"She's fine," Georgie called out. "She's a Hackett. We breed 'em tough."
"I'm sorry," the lady in yellow mumbled. "I don't ... I don't feel very well." She leaned to the side to look up at Danny, but her eyes fluttered closed and she kept on falling.
Marshall had her up in his arms before she could hit the water.CHAPTER 2
When Emmaline Katz opened her eyes to a beige-painted ceiling, she was curious over why Alan would have painted it a different color. It had been white for years — why change it now? And how would he have done it without her knowing, since she never left the apartment?
She rolled her head and puzzled at the strange decor. The furniture, the placement of everything in the space around her was so foreign, it took her several seconds of confused blinking before she realized it was not her room.
Fear ran through her limbs, jerking her up out of the bed. The blanket fought her, trapping the lower half of her body. Kicking at the material, she broke free and tumbled awkwardly to the floor. She scrambled to her feet, bashing her hip against the wooden table next to the bed, toppling a small lamp.
A hulking shape moved beside her.
Her fearful projection of Alan's angry face faded away to reveal the cherry-red cheeks and bulbous nose of —
Every picture, every sketch, every watercolor she'd ever created of the Christmas hero had been an exact replica of the white-bearded, rosy- cheeked man in round-rimmed glasses who was standing in front of her, his blue eyes crinkled with a touch of amusement.
"Well, that was quite a wake-up," he said cheerfully. He righted the lamp and adjusted its position back into the center of the small table.
Frozen against the wall, she glanced around, her ribs aching from the fierce pounding of her heart. She was alone in a room with Santa, and what a room it was! She couldn't decide if it was trying to be an office, a medical exam room, or a guest room. The walls had eye charts and health diagrams, and the shelves were stocked with bandages and other medical supplies, but the windows had real curtains and the rustic wooden furniture was torn straight from the pages of a country-living magazine. It even had a real bed.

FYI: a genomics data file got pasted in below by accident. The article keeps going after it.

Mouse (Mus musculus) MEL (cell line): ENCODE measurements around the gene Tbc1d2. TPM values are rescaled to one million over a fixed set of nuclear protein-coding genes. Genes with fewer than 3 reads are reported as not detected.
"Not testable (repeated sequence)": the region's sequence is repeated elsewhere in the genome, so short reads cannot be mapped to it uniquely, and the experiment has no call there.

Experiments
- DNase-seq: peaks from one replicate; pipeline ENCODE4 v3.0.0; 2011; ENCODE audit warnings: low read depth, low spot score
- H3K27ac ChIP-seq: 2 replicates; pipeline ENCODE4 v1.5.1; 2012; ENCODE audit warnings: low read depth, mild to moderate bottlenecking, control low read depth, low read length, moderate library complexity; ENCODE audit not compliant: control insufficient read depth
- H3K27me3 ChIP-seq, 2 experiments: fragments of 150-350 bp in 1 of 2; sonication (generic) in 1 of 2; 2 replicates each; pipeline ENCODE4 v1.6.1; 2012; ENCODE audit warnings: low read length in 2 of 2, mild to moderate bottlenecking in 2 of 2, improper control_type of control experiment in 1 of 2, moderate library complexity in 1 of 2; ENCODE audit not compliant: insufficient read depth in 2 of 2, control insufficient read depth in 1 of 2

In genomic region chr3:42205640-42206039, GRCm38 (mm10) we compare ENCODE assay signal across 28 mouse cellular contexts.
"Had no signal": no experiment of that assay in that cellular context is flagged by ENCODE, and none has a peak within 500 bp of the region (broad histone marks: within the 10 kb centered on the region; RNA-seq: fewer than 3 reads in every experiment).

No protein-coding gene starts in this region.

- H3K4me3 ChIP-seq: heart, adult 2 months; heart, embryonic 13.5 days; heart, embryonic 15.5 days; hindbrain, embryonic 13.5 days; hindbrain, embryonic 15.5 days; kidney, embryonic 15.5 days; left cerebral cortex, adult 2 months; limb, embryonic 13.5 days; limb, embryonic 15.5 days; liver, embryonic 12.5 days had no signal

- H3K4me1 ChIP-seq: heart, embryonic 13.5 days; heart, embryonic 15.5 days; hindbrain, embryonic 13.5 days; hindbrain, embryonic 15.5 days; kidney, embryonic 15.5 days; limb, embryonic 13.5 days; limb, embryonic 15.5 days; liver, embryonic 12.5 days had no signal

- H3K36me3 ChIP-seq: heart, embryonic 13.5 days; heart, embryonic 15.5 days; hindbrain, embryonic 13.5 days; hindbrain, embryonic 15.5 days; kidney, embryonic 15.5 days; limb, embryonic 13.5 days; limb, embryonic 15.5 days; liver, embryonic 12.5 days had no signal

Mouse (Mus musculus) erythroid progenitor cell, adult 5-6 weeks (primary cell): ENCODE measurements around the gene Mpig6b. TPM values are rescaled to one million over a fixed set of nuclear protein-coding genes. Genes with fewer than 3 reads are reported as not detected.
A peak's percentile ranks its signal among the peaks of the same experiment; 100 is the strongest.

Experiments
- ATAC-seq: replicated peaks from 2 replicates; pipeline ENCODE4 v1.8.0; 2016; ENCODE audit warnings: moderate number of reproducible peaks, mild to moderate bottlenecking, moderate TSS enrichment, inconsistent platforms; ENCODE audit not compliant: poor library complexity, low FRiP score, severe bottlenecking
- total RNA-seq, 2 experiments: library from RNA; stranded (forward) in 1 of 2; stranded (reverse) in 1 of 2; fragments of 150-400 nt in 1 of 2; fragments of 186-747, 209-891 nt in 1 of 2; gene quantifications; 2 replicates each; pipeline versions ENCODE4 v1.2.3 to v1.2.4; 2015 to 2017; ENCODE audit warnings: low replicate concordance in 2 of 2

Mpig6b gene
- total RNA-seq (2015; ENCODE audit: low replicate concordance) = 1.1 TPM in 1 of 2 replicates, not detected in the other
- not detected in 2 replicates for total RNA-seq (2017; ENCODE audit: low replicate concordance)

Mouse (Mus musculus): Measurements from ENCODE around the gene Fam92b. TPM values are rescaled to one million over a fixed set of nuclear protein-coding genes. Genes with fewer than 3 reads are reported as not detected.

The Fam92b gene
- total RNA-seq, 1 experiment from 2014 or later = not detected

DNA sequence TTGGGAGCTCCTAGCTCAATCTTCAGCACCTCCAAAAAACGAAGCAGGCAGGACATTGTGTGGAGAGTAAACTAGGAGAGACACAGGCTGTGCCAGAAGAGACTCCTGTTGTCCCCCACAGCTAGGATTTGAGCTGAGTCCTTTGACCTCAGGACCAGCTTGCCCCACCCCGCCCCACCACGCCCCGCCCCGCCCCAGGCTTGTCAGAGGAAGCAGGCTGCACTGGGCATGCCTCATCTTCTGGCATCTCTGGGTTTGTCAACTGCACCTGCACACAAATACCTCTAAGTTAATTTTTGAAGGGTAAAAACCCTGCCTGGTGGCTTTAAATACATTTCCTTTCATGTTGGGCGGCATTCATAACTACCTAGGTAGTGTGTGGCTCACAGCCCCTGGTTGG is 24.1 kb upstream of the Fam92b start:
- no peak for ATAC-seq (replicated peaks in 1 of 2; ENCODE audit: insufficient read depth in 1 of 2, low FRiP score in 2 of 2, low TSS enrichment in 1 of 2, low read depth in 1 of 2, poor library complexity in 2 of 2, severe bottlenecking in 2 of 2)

She cleared her throat and tried her best to sound more confident than she felt. "Where am I?"
"Why, my clinic, of course."
"Oh. Yes. Dear me. I guess I'm so used to everyone knowing who I am, it's an oddity to meet someone who doesn't." He leaned into his laugh and extended his hand. "I'm Liam. Liam Horvath. Or like most folks round these parts, you can call me Doc."
She stared at his outstretched hand, unwilling and unable to remove her fingernails from the wallpaper they were clawed against. "Doc?"
"That's right. And what should I call you?" He pulled his hand back and pushed his round-rimmed glasses farther up the bridge of his nose.
The question shot a renewed sense of fear straight down her spine. Her throat tightened, and she swallowed past the dry scratch. She knew her name. Had the order of the letters sitting on the tip of her tongue. But the action that would allow her to say it to another human being was frozen straight through to her soul.
Words had consequences. Deadly consequences.
"I have to call you something," he prompted.
Curling her fingers into fists, she tried her best not to look as terrified as she felt. Alan hated weakness. She'd learned over the years to hide it deep inside, along with her voice. Stay quiet, stay silent. Don't speak until spoken to, and they'll forget you exist.
"Emmaline," she croaked, biting her bottom lip before she could blurt out the rest. Katz was an unusual last name. Too easy for someone to remember. She struggled to find a better one. Smith? Johnson? She should probably have something plain. Ordinary. Forgettable.
The elderly doctor solved the dilemma for her. "Well, it's certainly very nice to meet you, Miss Emma Leen."
She started to correct him but caught herself. As a name, Emma Leen would do perfectly.(Continues…)
Excerpted from "Devil's Way Out"
Copyright © 2019 Nika Dixon.
Excerpted by permission of Entangled Publishing, LLC.
All rights reserved. No part of this excerpt may be reproduced or reprinted without permission in writing from the publisher.